A quick lesson in nested IF tests
Mar 3, 2000
Jeff Davis
© 2002 TechRepublic, Inc.
In "Two
tips for translating codes into meaningful terms in Excel," I
demonstrated a practical application for Excel's Choose and Vlookup functions.
Since that article posted, I've received a number of email messages asking for
help in composing formulas to do specific tasks.
It struck me that many Excel users don't know how to use one of the most basic
spreadsheet functions of all—the If function—so here's a quick tutorial in
how to "nest" If tests. (We veteran spreadsheet jockeys have been
using this one for years.)
If...then...else; repeat
Here's a problem that's typical of the requests many of you submitted via
email: "Do you have any information on doing If...then...else type
formulas? I can't seem to find this info in the Help area. I need to write a
formula that returns 1, 2, 3, or 4, depending on the value in another
cell."
One solution, of course, is to use a set of nested If tests. Here are the
details of that request:
In order to return the correct result, enter this formula
in cell B1:
=IF(A1<11,1,IF(A1<51,2,IF(A1<100,3,4)))
When you copy that formula down column B, it will automatically return the
correct number, depending on the values in column A. Figure A shows what
our sample results look like.
Figure A 

This formula returns 1, 2, 3, or 4, depending on the values in column A. 
How does this formula work?
This formula starts out looking like a typical "if" test, which takes
the form:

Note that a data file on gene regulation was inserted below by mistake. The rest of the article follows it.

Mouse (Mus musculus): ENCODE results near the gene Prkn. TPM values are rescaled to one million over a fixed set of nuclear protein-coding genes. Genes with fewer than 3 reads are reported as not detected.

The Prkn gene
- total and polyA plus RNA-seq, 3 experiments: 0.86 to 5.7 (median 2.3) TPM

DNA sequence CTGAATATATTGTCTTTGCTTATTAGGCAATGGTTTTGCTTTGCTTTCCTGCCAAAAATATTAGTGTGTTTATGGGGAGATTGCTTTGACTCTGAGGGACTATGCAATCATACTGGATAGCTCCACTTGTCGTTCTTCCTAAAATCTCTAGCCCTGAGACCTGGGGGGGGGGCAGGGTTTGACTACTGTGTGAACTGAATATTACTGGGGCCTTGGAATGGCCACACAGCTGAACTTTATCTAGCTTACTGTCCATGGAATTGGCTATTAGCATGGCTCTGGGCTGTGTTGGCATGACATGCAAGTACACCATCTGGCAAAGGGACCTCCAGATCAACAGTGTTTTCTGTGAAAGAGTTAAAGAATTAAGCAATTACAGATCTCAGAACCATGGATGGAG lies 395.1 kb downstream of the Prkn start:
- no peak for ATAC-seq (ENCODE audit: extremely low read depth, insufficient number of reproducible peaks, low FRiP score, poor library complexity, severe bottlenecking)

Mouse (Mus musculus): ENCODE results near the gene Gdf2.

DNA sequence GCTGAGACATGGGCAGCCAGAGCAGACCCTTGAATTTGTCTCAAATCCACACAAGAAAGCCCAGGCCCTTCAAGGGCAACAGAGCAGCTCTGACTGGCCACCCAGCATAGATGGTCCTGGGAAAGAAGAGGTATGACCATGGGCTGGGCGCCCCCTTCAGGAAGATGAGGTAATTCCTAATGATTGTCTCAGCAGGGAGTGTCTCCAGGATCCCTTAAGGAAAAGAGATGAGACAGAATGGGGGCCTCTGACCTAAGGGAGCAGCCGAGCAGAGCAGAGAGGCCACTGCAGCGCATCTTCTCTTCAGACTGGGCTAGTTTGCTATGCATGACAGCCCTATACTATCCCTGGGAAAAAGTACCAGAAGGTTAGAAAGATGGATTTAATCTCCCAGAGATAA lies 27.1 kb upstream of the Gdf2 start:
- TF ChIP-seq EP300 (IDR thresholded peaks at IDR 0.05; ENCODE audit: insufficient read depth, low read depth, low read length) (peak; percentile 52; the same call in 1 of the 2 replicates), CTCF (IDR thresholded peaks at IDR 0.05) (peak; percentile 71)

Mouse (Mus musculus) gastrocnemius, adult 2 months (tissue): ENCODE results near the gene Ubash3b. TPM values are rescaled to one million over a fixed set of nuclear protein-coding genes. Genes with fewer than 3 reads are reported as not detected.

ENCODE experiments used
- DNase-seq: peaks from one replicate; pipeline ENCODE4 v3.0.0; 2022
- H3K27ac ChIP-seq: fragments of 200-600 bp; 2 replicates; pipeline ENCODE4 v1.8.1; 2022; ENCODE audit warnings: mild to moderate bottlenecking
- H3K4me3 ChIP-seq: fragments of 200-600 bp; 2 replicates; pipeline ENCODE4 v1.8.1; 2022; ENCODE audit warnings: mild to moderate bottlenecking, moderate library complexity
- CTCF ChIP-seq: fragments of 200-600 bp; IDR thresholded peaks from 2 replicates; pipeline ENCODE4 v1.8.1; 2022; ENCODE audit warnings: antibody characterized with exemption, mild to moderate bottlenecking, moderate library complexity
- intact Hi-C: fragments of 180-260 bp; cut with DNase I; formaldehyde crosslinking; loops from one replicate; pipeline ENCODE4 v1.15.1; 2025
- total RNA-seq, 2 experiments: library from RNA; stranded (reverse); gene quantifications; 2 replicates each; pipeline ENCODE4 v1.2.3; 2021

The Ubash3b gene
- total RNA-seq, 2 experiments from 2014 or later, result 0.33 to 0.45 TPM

=IF(expression,true_result,false_result)
If expression evaluates to be true, the function returns true_result.
Otherwise, the function returns false_result. So the function
=IF(1>0,"of course","no") returns "of course,"
because the expression 1>0 is always true.
To arrive at our solution, we used additional If tests instead of values or
strings for the true and false results. This process is called nesting one
or more functions within another. So, in our function
=IF(A1<11,1,IF(A1<51,2,IF(A1<100,3,4)))
the first If test is A1<11, the second test is A1<51, and the third is
A1<100. Excel evaluates the If tests from left to right, and doesn't return a
value until it "hits" an expression that evaluates to true.
Share the spreadsheet wealth 
We've just scratched the surface of the benefits of using nested function calls in formulas. If you'd like to share your favorite spreadsheet tip, please post a comment below or send us a note. 
Copyright © 19992001 TechRepublic, Inc.
Created Date: 01/18/2002 Last Reviewed: 01/18/2002 Rev. Date: